Knowledge transfer for the topic: sediment management between ports, industry, and environmental research
The tidal currents keep the sea floor in perpetual motion. These currents cause the formation of sand and mud deposits that can affect maritime ship traffic. In order to ensure access to the ports and port facilities, the waterways must have a certain, guaranteed depth. Many port companies in the North Sea region are facing the same challenges: on the one hand, they must ensure smooth port operations and, on the other hand, reduce their ecological footprint.
The port companies Niedersachsen Ports and Groningen Seaports have conducted a workshop in Eemshaven on Tuesday 29th October, in which experts were working on issues concerning an efficient management of sediments and the handling of dredge spoil in ports. What is the impact of current and future sediment movements in the North Sea and the rivers on the sediment entry into ports? How can ports respond to changing framework conditions in an environmentally responsible, yet most efficient manner? What technological developments promise the highest benefit when it comes to warranting safe access to the ports?
“From our experience we know that we can best answer questions within networks and collaborations. This is a great way to come up with joint, innovative solutions. Everyone benefits from it, but it is the Wadden Sea World Heritage Site that benefits the most”, Dr. Matthäus Wuczkowski, Sustainability Manager at Niedersachsen Ports, explains.
German, Dutch and Belgian experts from port industry, industry, research, and environmental protection exchange their practical experiences, share their knowledge about ongoing projects and about the latest research findings.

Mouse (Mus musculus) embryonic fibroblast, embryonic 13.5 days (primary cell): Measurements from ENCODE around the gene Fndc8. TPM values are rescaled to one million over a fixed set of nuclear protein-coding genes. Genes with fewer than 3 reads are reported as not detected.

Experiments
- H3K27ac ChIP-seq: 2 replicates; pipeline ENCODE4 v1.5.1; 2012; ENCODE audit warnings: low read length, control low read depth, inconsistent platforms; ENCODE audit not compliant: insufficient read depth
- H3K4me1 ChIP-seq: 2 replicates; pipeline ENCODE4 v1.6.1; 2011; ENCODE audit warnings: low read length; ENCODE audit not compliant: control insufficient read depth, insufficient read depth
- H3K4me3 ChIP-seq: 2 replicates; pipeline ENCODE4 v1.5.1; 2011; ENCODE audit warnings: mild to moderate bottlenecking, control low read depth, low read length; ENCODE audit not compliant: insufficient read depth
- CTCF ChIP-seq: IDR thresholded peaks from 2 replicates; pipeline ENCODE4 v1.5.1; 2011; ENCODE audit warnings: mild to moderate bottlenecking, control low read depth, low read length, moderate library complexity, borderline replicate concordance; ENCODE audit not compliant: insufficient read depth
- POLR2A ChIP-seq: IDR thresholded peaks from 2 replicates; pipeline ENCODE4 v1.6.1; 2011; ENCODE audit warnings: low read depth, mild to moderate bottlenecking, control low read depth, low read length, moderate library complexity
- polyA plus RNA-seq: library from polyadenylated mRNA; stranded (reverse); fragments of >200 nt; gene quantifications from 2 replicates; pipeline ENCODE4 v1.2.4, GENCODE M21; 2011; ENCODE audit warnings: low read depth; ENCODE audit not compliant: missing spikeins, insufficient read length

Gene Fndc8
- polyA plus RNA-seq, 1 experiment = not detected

The National Park Administration for the Wadden Sea National Park of Lower Saxony (Niedersachsen), the Flanders Marine Institute, and the Ludwig-Franzius-Institute are delivering lectures on current research projects around the topic of sediment movements in the Wadden Sea and the impact of released pollutants. Additional emphases are placed on the introduction of efficient dredging technologies, as well as the alternative and environmentally compatible handling of the dredge spoil.
Groningen Seaports is participating in the program EemsDollard2050. Within this program different solutions to decrease the amount of fluid mud within the estuary. The most effective way is to build up a new economy of the reuse of the dredged material. A couple of these solutions will be presented during the workshop.
Niedersachsen Ports has designed this workshop as part of the European project DUAL Ports, which was initiated in 2015. It is funded by the EU and the Interreg North Sea Program. DUAL Ports brings ports, companies, and scientific institutions from Belgium, Germany, the Netherlands, Denmark, and Scotland to the table. The objective of this collaboration is the joint development of solutions and approaches for the long-term reduction of CO2 emissions and pollution caused by the activities of the port industry. The exchange of knowledge between the partners and the resulting synergies are intended to support and accelerate the development and implementation of sustainability innovations in ports.
Overview of Eemshaven